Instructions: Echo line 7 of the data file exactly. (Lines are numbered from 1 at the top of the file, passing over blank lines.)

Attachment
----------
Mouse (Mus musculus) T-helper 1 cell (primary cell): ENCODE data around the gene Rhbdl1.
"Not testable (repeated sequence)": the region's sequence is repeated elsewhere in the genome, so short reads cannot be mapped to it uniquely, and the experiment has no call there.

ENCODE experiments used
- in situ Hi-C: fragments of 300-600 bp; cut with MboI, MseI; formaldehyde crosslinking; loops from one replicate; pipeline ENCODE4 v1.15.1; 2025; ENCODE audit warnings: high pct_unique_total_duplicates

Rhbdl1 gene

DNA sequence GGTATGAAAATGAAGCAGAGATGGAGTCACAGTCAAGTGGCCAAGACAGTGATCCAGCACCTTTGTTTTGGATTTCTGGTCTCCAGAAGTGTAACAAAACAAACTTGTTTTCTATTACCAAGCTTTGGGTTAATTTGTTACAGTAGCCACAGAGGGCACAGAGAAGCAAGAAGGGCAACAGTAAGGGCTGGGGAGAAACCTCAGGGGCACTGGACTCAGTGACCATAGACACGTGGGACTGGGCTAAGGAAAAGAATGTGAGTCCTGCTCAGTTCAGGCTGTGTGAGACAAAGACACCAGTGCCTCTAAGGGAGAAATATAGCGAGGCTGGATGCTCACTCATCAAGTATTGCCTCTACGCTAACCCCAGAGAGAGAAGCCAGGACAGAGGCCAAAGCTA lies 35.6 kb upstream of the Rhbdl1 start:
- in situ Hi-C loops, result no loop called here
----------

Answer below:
- in situ Hi-C loops, result no loop called here